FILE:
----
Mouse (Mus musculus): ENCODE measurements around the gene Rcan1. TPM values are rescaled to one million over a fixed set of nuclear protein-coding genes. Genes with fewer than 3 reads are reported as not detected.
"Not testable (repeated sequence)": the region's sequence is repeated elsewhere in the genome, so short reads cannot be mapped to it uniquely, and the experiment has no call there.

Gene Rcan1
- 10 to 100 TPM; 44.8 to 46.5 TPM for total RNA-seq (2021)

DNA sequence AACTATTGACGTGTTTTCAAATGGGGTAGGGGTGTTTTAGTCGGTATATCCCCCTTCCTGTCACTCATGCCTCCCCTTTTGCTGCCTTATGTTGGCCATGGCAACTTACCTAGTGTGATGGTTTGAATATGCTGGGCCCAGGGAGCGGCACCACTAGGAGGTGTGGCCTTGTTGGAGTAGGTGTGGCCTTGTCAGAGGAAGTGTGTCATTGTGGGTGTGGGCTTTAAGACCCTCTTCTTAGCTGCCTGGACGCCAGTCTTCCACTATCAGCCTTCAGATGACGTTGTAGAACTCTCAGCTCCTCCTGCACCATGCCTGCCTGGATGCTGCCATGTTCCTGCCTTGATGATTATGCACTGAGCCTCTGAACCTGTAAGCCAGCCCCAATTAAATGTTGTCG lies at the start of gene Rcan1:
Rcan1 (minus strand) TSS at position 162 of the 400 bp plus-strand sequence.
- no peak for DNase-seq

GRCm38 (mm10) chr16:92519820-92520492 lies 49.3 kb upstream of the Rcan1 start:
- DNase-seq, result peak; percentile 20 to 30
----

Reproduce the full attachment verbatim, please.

Mouse (Mus musculus): ENCODE measurements around the gene Rcan1. TPM values are rescaled to one million over a fixed set of nuclear protein-coding genes. Genes with fewer than 3 reads are reported as not detected.
"Not testable (repeated sequence)": the region's sequence is repeated elsewhere in the genome, so short reads cannot be mapped to it uniquely, and the experiment has no call there.

Gene Rcan1
- 10 to 100 TPM; 44.8 to 46.5 TPM for total RNA-seq (2021)

DNA sequence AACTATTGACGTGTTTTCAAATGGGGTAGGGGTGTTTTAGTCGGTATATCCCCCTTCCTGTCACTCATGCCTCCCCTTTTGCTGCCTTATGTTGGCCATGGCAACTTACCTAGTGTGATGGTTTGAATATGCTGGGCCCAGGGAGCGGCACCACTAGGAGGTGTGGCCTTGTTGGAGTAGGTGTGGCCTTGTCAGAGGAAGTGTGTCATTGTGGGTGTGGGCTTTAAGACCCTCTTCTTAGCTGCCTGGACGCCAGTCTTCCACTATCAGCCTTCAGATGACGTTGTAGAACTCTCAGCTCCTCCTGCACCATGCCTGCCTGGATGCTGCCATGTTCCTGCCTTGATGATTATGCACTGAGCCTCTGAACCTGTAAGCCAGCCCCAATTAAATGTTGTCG lies at the start of gene Rcan1:
Rcan1 (minus strand) TSS at position 162 of the 400 bp plus-strand sequence.
- no peak for DNase-seq

GRCm38 (mm10) chr16:92519820-92520492 lies 49.3 kb upstream of the Rcan1 start:
- DNase-seq, result peak; percentile 20 to 30